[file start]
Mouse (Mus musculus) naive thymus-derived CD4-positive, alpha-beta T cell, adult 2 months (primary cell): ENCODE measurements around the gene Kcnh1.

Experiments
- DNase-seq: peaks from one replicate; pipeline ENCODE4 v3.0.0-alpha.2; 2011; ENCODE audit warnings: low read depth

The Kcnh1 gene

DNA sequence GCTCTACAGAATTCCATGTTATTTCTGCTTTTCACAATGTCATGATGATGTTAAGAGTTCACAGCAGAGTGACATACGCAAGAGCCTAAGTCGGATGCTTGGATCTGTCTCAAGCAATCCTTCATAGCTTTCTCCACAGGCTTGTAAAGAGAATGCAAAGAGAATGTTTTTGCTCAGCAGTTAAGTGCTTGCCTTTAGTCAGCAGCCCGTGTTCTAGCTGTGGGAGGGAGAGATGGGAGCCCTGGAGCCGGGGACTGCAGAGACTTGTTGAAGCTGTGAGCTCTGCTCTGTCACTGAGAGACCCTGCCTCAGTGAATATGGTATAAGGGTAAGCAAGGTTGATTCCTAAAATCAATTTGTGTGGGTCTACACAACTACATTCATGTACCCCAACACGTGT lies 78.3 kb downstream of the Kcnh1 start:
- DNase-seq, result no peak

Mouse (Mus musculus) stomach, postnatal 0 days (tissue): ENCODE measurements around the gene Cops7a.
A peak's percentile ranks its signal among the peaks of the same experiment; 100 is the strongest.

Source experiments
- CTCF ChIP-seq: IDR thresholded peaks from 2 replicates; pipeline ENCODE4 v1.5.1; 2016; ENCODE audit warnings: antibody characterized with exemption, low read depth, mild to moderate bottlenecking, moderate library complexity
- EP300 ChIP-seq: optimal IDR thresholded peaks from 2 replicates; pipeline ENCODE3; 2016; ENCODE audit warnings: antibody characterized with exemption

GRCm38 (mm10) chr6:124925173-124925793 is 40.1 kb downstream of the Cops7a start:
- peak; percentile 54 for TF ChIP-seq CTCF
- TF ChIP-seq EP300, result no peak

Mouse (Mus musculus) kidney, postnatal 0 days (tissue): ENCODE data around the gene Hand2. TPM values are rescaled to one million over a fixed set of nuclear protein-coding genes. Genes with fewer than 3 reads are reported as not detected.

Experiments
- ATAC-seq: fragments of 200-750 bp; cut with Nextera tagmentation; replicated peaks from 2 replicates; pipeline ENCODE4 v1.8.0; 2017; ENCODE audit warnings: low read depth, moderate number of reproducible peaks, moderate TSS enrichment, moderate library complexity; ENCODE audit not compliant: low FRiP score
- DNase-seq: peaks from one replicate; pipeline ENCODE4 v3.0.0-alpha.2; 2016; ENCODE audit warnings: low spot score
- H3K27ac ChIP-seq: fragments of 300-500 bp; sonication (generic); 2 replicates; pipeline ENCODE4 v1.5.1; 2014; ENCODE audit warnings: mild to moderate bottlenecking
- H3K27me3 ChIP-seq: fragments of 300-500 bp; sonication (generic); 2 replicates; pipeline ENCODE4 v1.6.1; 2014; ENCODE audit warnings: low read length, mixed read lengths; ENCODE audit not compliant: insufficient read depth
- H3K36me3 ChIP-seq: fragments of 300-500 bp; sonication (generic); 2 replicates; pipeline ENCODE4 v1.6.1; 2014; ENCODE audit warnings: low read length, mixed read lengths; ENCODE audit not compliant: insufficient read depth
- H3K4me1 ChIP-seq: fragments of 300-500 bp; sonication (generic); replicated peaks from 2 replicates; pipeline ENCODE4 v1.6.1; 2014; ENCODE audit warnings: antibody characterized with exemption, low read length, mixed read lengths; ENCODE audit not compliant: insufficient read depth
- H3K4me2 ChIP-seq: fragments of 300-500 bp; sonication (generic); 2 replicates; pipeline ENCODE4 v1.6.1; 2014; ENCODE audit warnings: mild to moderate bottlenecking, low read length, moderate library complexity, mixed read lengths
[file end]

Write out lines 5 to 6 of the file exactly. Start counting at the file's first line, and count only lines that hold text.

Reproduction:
DNA sequence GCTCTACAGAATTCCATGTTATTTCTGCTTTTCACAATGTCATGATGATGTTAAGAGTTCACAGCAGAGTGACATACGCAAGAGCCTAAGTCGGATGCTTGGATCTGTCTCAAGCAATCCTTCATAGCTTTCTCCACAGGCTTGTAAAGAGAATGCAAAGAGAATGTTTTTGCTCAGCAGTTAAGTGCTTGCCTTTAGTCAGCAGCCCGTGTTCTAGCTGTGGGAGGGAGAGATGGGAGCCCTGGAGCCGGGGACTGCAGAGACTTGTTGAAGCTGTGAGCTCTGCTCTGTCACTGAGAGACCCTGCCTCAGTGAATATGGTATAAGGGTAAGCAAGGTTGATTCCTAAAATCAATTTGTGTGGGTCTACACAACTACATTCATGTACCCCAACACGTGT lies 78.3 kb downstream of the Kcnh1 start:
- DNase-seq, result no peak